Brake Drum Performance

E

Ed Price

Guest
I happened to come across an interesting concept for brake drums. The idea is to
ventilate the drum / shoe interface by drilling a number of small holes through
the drum wall. Here a site with some pictures and a discussion:

http://www.chtopping.com/classictruck.html

Drums are cast iron, so they're not difficult to drill. The holes appear to be
about 1/8" diameter. The only concern is that you drill a staggered pattern and
that you distribute the holes radially to avoid unbalancing the drum.

So, why do this? The truckers and rodders are doing this to achieve disc-like
performance without having to go to a disc system. (Many of their older and
custom vehicles simply don't have a conversion kit available.) When a disc can
be added, the un-sprung weight penalty is severe.

The advantages they talk about would eliminate the legendary "fade" that drums
are plagued with. (When you brake very hard with a drum, the shoe lining begins
to "float" on a thin hot gas layer against the drum face. The effect is like
somebody squirted oil in your drum! And you don't get braking effect again until
the lining cools down.)

They also mention, just in passing, that water is shed out of a wet drum much
better with the drilling. Now that caught my attention!!

Now, Amphis don't do much hard braking after speed runs on the desert floor, but
we sure do like to have the brakes work at the top of the ramp! How many times
have you had to remember to drag your brakes to dry them out? This might be a
very smart modification.

The only down side I can see is that you want to do the drilling job correctly.
So that means carefully marking a distributed hole pattern, not just grabbing
the drill and punching some holes! (Even so, since Amphis don't move at Porsche
speeds, balance isn't quite so critical.) Also, you will be eliminating a small
amount of drum metal, so the drum won't soak up as much heat as before (but I
think the ventilation will more than offset that). Probably the most frightening
part is contemplating drilling holes in those scarce Amphi drums!

So, what do you think?

Ed
El Cajon
67 Rust Guppy


[Non-text portions of this message have been removed]
 
W

WB6WSN

Guest
----- Original Message -----
From: Ed Price
To: Amphicar List
Sent: Saturday, March 27, 2004 10:34 AM
Subject: [amphicar-lovers] Brake Drum Performance


I happened to come across an interesting concept for brake drums. The idea is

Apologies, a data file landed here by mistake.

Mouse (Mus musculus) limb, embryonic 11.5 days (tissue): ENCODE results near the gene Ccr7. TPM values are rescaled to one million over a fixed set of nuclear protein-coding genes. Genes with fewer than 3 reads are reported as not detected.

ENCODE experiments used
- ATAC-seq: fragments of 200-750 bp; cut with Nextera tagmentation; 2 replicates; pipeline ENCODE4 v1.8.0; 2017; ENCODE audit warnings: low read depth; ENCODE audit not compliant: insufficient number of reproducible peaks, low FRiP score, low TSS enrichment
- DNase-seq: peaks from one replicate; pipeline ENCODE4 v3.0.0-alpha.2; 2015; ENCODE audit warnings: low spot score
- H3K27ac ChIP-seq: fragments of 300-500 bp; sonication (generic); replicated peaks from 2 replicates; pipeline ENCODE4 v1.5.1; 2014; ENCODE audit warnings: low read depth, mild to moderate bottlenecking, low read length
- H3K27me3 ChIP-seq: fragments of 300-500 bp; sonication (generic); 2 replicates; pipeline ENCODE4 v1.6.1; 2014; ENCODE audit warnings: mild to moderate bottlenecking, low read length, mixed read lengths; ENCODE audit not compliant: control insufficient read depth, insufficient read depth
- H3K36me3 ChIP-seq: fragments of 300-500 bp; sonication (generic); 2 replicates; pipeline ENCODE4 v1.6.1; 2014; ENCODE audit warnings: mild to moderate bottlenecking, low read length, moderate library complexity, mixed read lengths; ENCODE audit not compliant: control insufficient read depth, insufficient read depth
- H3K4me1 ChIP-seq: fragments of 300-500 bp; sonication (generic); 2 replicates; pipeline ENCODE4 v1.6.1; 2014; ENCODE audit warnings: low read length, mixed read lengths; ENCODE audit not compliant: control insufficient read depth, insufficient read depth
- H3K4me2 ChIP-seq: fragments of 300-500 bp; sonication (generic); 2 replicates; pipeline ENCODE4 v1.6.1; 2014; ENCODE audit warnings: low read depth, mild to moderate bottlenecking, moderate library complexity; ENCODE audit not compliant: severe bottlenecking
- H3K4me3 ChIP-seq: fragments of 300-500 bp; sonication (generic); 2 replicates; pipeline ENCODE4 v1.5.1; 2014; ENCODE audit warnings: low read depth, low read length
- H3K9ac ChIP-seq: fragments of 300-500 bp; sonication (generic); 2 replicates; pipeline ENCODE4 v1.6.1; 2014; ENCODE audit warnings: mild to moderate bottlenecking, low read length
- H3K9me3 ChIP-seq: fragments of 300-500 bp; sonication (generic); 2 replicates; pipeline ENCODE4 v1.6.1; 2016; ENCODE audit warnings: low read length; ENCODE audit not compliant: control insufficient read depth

to ventilate the drum / shoe interface by drilling a number of small holes
through the drum wall. Here a site with some pictures and a discussion:

http://www.chtopping.com/classictruck.html

Drums are cast iron, so they're not difficult to drill. The holes appear to be
about 1/8" diameter. The only concern is that you drill a staggered pattern and
that you distribute the holes radially to avoid unbalancing the drum.

So, why do this? The truckers and rodders are doing this to achieve disc-like
performance without having to go to a disc system. (Many of their older and
custom vehicles simply don't have a conversion kit available.) When a disc can
be added, the un-sprung weight penalty is severe.

The advantages they talk about would eliminate the legendary "fade" that drums
are plagued with. (When you brake very hard with a drum, the shoe lining begins
to "float" on a thin hot gas layer against the drum face. The effect is like
somebody squirted oil in your drum! And you don't get braking effect again until
the lining cools down.)

They also mention, just in passing, that water is shed out of a wet drum much
better with the drilling. Now that caught my attention!!

Now, Amphis don't do much hard braking after speed runs on the desert floor,
but we sure do like to have the brakes work at the top of the ramp! How many
times have you had to remember to drag your brakes to dry them out? This might
be a very smart modification.

The only down side I can see is that you want to do the drilling job
correctly. So that means carefully marking a distributed hole pattern, not just
grabbing the drill and punching some holes! (Even so, since Amphis don't move at
Porsche speeds, balance isn't quite so critical.) Also, you will be eliminating
a small amount of drum metal, so the drum won't soak up as much heat as before
(but I think the ventilation will more than offset that). Probably the most
frightening part is contemplating drilling holes in those scarce Amphi drums!

So, what do you think?

Ed
El Cajon
67 Rust Guppy




NO COMMENTS AT ALL?!!!

Ed
El Cajon
67 Rust Guppy


[Non-text portions of this message have been removed]
 
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